Luxury – A Deal at $5 Billion

Discussion
May 02, 2005
George Anderson

By George Anderson


The cost of luxury is quite high – precisely $5 billion.


That’s what it cost the equity firms of Warburg Pincus and Texas Pacific Group to buy the luxury retailer Neiman Marcus.


With the deal, the new owners acquire 35 Neiman Marcus and two Bergdorf Goodman stores along with the company’s catalog and online operations.


Unlike other recent deals for large retailers, the Neiman Marcus sale did not represent a troubled company looking for a white knight of sorts.


The luxury chain has experienced consistent and strong growth with six straight quarters of double-digit gains in its same-store numbers.


The sale, according to various reports, was made because of Richard Smith’s, chairman of Neiman Marcus, desire to sell his stock in the company. According to a report in The Wall Street Journal, “the Smith family owns 12.7% of Neiman stock, and 31.1% of the company’s Class B shares, as of the company’s latest proxy filing. The Class B shares command about 80% of the vote of the board of directors. Mr. Smith’s son, Robert, and son-in-law, Brian Knez, serve as vice chairmen of the Neiman Marcus Group.”


The company’s chief executive, Burton Tansky, and other top executives are expected to remain in their positions after the sale.


Moderator’s Comment: What do you 1) think about the Neiman Marcus deal and 2) about the recent merger and acquisition activity in the retail business?

George Anderson – Moderator

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4 Comments on "Luxury – A Deal at $5 Billion"


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Doug Fleener
Guest
15 years 10 months ago

What I found most interesting in the Wall Street Journal article is the comment from Warburg Pincus partner Kewsong Lee who said that the move was more about a long-term play on the continued spending in the luxury segment than a play on retail. That’s $5 billion dollar play. I’d say that’s confidence in the luxury market.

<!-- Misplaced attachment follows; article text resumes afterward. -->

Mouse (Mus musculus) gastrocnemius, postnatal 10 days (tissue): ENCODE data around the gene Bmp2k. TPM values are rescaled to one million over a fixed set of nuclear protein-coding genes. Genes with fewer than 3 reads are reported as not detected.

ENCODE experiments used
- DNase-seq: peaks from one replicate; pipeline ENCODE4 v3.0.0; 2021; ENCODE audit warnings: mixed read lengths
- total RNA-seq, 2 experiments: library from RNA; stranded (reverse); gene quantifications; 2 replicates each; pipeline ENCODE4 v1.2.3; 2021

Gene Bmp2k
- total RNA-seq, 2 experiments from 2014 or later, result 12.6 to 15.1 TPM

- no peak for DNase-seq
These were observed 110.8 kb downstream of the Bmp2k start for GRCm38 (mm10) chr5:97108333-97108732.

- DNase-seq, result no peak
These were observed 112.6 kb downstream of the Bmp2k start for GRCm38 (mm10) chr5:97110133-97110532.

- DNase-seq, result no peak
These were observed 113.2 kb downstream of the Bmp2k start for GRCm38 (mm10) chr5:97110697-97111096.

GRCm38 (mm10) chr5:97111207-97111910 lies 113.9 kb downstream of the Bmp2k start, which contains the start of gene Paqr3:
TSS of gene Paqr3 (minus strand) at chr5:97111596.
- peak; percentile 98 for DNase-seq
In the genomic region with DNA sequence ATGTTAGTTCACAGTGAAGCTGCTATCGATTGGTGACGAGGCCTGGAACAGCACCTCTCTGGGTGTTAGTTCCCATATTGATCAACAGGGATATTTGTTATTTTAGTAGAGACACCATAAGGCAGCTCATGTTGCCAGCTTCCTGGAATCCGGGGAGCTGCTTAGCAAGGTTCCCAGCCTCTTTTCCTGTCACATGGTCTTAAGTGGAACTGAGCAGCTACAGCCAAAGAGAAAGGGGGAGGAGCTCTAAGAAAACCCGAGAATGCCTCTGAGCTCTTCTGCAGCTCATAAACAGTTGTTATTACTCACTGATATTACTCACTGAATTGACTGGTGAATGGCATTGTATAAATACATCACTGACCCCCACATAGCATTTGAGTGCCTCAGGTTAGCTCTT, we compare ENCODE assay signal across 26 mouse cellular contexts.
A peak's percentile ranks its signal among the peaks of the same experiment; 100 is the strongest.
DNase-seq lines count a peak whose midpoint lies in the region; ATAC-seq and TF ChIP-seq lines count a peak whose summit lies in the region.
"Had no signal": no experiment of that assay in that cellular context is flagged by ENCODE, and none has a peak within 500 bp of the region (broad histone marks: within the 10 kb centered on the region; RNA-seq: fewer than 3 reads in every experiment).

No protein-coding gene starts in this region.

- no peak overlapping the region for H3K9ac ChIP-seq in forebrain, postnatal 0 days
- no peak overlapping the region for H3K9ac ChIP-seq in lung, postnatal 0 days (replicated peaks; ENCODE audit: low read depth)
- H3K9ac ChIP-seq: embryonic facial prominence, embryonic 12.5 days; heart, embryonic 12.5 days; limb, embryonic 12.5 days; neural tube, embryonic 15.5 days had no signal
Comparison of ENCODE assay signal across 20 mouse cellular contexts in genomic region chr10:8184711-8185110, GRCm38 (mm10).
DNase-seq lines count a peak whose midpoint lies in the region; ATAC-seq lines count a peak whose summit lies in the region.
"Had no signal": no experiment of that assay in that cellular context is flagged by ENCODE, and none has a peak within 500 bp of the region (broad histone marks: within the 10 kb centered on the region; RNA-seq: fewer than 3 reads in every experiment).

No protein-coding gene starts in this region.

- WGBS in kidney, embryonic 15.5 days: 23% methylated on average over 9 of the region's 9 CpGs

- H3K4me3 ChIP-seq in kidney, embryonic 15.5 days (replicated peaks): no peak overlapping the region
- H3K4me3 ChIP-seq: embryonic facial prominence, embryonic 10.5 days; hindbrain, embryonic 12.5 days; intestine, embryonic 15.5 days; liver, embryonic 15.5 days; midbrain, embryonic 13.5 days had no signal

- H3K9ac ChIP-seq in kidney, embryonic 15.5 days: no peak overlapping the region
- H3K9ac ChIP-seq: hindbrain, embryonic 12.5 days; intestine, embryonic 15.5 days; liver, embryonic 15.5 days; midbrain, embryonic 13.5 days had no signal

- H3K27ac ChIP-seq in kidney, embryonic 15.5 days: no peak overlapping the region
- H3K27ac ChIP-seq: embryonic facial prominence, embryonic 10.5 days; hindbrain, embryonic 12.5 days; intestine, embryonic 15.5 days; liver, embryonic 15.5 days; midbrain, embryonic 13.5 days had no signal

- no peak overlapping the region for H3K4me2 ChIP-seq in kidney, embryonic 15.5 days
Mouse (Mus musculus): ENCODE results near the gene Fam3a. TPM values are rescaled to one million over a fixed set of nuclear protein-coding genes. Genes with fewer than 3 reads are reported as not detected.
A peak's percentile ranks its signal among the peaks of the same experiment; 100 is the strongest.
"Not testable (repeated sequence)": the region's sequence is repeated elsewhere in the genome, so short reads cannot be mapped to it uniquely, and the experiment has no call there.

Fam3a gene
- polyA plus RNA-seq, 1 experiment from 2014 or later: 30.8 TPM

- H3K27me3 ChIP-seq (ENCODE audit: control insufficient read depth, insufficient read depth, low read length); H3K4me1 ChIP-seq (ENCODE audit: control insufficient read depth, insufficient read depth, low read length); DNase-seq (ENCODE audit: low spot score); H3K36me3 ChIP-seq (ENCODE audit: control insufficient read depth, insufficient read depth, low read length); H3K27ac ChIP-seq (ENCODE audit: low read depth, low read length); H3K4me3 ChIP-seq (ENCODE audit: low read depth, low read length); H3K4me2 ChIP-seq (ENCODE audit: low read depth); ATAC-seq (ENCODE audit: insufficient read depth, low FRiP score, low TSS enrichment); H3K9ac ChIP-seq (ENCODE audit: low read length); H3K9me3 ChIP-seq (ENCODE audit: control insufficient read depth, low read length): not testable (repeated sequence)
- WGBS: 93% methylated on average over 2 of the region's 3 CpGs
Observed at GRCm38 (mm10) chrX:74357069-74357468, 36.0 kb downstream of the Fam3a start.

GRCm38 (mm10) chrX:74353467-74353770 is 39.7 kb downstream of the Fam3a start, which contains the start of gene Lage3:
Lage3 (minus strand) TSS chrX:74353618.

Santiago Vega
Guest
Santiago Vega
15 years 10 months ago
The Neiman Marcus acquisition, although it’s in the same department store and retail sector as the Belk-Profitt’s, Federated-May and Sears-Kmart deals, is driven by a different logic. In contrast to the rationality that retail chains and department store operators get form consolidation, such as increased operational efficiencies, greater bargaining power with vendors, and the need to leverage and rationalize their real estate assets, the Neiman Marcus acquisition looks to gain from a momentum in luxury consumption that apparently still has a lot of room for growth, and not necessarily only within the USA. However, the price tag of the Neiman Marcus acquisition and the fact that it’s being acquired in the top of its game, makes me cautious about the potential of the deal to reap clear financial benefits for the private equity firms in a reasonable time frame. In addition to adding Neiman Marcus locations nationwide, Texas Pacific and Warburg Pincus will need to export and develop the Neiman Marcus concept abroad to be able to drive additional value to their investment. And although… Read more »
Don Delzell
Guest
Don Delzell
15 years 10 months ago
Without knowing the details of Neiman’s earning stream, it’s pointless to speculate on the premium that was undoubtedly paid. However, what this transaction has in common with the recent wave is the leveraging of brand equity. Federated’s acquisition of May was an integral step to the long term vision of a national department store chain. Economically, it made incredible sense. Efficiencies in back office, advertising, supply chain and merchandising overhead were clear and real. But what made the thing work was the depth of equity present in the Macy’s and Bloomingdale’s brands…and the lack thereof in most of the May brands. Conversly, it was the lack of equity present in the Sak’s chains which made that transaction work. The Belk deal is a “scale” and “location” merger, made possible because of the economies of simply adding “zeros” to existing responsibilities, systems, and overhead. Look at what Sak’s is choosing to hold on to…the chain with the brand equity which commands a premium. Barney’s is a prestige outlet for many of The Jones Group’s products. Within… Read more »
Gene Hoffman
Guest
Gene Hoffman
15 years 10 months ago

Every event has an agenda! The Smith clan appears to want to cash out; the top executives at NM appear to want to stay on in a company with a higher perceived prestige and value. Lots of people will continue to buy premium-priced merchandise for its psychic value; the upper-end of the retail industry will continue its surge; and this will impart additional impetus for further consolidation in the overall retail environment. These are the things that make Sammy run.

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